5. Nose:

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Possible Health Indication: Poor blood circulation, rosacea and/or malnutrition

This region is part of the “T zone” containing the greatest amount of sebaceous glands on the face of which most are located on the nose. Breakouts along the nose and cheeks can indicate a problem with your heart or blood pressure issue. Breakouts here can also occur from a poor diet leading to indigestion and inflammatory acne. (19)

A diet lacking in essential fatty acids found in foods like wild-caught salmon, avocados, flaxseed and olive oil may be a reason for this type of underlying health ailment. Other problematic foods that promote high blood pressure include energy drinks, processed foods, too much meat consumption and not enough whole food fruits and vegetables.

6. Beneath the Eyes:

acne_eyes

Possible Health Indication: Abnormal kidney functioning and/or thyroid dysfunction

The puffy or swollen appearance of the lower eyelids can be a sign of poor kidney function. Systemic diseases can also contribute to the abnormal appearance of skin beneath the eyes including thyroid dysfunction and even renal disease (18).

Severe drooping of the eyelids is associated with polycystic kidney disease (17).

7. Eyes:

acne_oneye

Possible Health Indication: Poor liver function, joint complications, poor digestion and/ or inadequate oxygen in the body

Research has shown that chronic acne can appear around the eyes as a result of systemic inflammation in various organs and lymph tissue (7). Acne around the eyes may be no less severe than swelling of eyelids and can be a symptom of poor liver function. Eye color itself may appear yellow indicating a weak liver.

Other abnormalities associated with eyes and your health include taking a look at the eye itself. Poor joint health can be reflected in small irises as well as an increased amount of white coloring. An opaque ring around the iris may be an indication of intestinal issues due to nutrient malabsorption and possibly excessive sugar and salt intake. A hazy blue colored ring however may be a sign of poor oxygen flow (23).

8. Skin Between the Eyebrows/ Temples:

acne_eyebrows

Possible Health Indication: Liver or Gallbladder toxicity, inadequate blood circulation and/or bacterial infection

Problems with the liver or gallbladder from the overconsumption of alcohol, processed foods, high omega 6 and/or trans fats may manifest itself on this portion of the face. An unhealthy diet can contribute to indigestion and stress to the digestive tract causing toxins to accumulate and increase oxidative damage to the body.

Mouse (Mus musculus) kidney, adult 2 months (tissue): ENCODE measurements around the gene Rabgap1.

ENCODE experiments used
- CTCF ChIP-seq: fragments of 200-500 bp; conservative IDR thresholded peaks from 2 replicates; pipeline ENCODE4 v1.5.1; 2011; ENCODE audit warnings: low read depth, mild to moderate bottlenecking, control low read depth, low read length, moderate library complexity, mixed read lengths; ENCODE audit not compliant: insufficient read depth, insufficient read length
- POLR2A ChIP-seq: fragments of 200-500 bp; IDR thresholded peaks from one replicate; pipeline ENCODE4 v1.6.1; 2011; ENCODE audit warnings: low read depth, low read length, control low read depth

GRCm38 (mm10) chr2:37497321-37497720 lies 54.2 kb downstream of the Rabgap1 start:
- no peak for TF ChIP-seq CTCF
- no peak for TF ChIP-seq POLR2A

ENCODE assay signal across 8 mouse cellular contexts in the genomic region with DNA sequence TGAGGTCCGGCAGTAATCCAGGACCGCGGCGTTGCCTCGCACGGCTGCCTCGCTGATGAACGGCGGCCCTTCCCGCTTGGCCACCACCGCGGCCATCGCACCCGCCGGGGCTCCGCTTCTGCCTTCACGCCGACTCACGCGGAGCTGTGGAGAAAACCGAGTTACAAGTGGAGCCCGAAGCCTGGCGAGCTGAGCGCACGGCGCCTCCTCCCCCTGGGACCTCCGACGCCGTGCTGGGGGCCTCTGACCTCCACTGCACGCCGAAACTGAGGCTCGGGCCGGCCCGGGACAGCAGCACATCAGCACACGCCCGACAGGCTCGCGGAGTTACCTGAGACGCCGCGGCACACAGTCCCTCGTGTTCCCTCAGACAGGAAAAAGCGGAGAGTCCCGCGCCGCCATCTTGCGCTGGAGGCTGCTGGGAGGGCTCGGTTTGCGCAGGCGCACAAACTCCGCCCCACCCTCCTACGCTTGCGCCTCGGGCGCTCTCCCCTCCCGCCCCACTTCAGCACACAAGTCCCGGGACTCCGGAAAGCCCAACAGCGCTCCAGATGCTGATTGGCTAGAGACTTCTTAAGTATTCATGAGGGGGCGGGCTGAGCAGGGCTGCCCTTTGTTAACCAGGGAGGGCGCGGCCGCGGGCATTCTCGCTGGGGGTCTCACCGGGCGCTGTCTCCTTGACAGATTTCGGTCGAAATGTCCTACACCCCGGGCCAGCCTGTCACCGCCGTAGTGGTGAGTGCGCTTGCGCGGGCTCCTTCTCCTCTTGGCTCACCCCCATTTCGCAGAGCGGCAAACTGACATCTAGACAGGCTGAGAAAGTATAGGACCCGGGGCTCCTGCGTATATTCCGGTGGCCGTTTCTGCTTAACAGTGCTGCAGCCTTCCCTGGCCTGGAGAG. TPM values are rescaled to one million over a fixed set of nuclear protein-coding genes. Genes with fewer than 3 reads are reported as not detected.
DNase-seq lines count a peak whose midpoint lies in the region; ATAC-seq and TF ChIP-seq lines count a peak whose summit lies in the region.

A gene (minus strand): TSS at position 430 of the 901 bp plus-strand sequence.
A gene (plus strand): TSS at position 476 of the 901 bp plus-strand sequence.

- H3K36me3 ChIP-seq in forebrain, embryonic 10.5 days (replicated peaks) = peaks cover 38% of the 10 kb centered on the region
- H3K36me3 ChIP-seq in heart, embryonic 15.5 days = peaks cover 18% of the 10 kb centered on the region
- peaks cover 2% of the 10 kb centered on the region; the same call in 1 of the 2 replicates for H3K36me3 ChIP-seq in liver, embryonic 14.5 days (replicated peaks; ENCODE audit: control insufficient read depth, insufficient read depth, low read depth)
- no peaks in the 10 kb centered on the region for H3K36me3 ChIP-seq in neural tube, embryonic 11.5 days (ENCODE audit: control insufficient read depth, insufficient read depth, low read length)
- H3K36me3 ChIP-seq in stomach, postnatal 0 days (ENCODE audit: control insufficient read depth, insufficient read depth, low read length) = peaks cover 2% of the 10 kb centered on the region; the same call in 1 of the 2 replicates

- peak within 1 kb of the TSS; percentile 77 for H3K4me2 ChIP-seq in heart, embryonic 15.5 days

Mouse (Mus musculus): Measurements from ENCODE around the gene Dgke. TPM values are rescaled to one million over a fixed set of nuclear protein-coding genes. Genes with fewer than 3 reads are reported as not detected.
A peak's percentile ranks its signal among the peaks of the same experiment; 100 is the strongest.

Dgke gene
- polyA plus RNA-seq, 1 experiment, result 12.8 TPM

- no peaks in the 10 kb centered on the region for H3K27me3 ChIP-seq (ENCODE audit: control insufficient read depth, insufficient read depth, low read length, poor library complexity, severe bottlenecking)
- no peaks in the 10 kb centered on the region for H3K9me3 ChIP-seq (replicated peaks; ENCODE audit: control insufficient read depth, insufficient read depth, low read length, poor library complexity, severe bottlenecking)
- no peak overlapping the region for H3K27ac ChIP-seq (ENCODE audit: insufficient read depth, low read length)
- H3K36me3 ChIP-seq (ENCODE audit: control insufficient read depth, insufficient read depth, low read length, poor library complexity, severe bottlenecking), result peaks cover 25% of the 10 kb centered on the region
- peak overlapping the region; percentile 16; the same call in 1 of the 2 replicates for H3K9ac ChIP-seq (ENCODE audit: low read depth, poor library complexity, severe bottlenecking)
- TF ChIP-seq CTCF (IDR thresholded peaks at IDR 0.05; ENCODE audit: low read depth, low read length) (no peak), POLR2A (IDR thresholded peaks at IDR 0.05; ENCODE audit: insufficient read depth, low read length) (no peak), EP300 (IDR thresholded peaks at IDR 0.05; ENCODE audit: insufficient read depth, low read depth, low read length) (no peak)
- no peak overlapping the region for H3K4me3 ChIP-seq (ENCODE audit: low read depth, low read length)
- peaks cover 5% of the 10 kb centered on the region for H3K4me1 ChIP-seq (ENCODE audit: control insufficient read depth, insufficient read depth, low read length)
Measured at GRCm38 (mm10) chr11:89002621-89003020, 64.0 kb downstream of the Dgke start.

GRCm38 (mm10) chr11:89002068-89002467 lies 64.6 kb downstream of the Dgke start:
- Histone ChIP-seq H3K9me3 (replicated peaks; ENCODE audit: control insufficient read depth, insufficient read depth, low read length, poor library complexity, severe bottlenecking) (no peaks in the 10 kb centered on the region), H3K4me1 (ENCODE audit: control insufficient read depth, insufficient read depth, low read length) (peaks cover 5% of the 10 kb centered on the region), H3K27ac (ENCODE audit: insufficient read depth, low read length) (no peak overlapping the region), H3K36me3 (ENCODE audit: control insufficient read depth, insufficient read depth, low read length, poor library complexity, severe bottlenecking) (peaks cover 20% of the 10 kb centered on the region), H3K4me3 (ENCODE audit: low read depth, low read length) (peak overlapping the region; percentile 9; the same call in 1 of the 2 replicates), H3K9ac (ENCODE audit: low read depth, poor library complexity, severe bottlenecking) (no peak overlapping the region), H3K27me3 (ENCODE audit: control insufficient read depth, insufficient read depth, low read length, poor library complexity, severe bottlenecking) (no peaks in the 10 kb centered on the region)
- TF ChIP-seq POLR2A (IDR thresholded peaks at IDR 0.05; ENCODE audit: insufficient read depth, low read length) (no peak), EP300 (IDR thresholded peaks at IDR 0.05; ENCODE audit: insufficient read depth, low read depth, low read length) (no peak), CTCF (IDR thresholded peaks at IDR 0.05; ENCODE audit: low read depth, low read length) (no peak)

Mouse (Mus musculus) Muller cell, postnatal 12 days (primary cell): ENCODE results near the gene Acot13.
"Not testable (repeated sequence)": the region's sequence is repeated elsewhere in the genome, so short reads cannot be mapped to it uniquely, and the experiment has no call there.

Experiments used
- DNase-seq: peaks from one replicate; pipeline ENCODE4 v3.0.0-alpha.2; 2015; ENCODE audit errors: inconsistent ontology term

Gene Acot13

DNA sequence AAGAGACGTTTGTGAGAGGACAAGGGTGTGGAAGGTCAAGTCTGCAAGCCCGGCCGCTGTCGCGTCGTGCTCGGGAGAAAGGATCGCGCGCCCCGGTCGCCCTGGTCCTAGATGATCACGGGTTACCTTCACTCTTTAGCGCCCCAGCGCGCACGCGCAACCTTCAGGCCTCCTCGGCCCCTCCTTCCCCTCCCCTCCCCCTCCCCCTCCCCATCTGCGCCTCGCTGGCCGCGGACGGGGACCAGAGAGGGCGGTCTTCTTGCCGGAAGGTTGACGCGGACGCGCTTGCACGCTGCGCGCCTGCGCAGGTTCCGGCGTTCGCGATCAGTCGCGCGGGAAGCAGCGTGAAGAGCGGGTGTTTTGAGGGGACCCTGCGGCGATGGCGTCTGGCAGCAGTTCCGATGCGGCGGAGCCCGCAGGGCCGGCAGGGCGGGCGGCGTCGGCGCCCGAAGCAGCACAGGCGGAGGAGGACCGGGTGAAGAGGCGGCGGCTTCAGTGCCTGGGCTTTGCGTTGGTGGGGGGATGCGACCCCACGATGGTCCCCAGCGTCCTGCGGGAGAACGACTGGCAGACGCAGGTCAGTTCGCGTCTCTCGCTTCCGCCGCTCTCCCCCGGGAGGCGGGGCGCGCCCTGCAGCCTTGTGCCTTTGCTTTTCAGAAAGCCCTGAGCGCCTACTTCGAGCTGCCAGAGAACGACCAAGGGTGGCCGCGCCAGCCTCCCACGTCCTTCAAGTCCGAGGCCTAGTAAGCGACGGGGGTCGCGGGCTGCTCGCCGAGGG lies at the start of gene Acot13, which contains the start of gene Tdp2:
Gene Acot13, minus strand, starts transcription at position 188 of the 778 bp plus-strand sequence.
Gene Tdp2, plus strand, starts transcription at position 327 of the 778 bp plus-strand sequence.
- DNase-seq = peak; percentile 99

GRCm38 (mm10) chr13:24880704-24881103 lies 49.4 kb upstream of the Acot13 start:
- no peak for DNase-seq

Bacterial infection may also contribute to inflammation, clogged pores and acne outbreaks from poor hygiene practices in much the same way acne can develop on your cheeks.

9. The Right Side between the Eyebrows:

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Possible Health Indication: Anxiety, weakened liver and/or hormonal changes

The right side of your face between the eyebrows may have a vertical line. This line is linked to individuals with emotional health problems including anger and increased anxiety.

The combination of exposure to toxins and stress creates a domino effect of stressors to the body causing inflammation, hormonal imbalances, poor detoxification pathways and consequently the appearance of blemishes. As a result, the liver is forced to work overtime to remove toxins and pollutants the skin is exposed to regularly.

10. Forehead:

acne_forehead

Possible Health Indication: Issues associated with dehydration, digestion problems in the small intestine and/or stress

Individuals with small intestinal bacterial overgrowth will often develop acne in the center of the forehead while the sides tend to be more related to dehydration and the far corners are due to stress and poor cardiovascular function.

It is common for people to avoid applying moisturizer to the forehead because of oily skin but this may cause skin dehydration and irritation leading to acne. Moisturizers contain anti-inflammatory properties that can reduce acne even in oily skin types.

Strategies to Reduce Acne:

Major causes of acne are hormonal changes, bacterial imbalances, excessive sebum or oil production and the over production of follicular cells in the skin (5). However, a complete understanding of the pathology of acne remains uncharted territory. Keep common disruptions to your health at a minimum by practicing the below strategies to improve your acne.

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1)  Hydration

Hydration is SO IMPORTANT for  Water improves the health and functioning of the digestive system, lymphatic system and circulation system aiding in the removal of toxins from the body. Water helps to moisturize the skin from the inside out avoiding the irritation that comes from dehydration and accumulation of toxins beneath the skin.

Most of our society is chronically dehydrated but typically do not even feel thirst.  To prevent acne, I recommend consuming a minimum of half your body weight in ounces but for the best results consume your full body weight in ounces.  I weigh 160 lbs, so I would drink 160 oz of water, herbal teas, green drinks, fermented drinks, broth, etc each day.   Doing this keeps me super hydrated and helps my skin look great!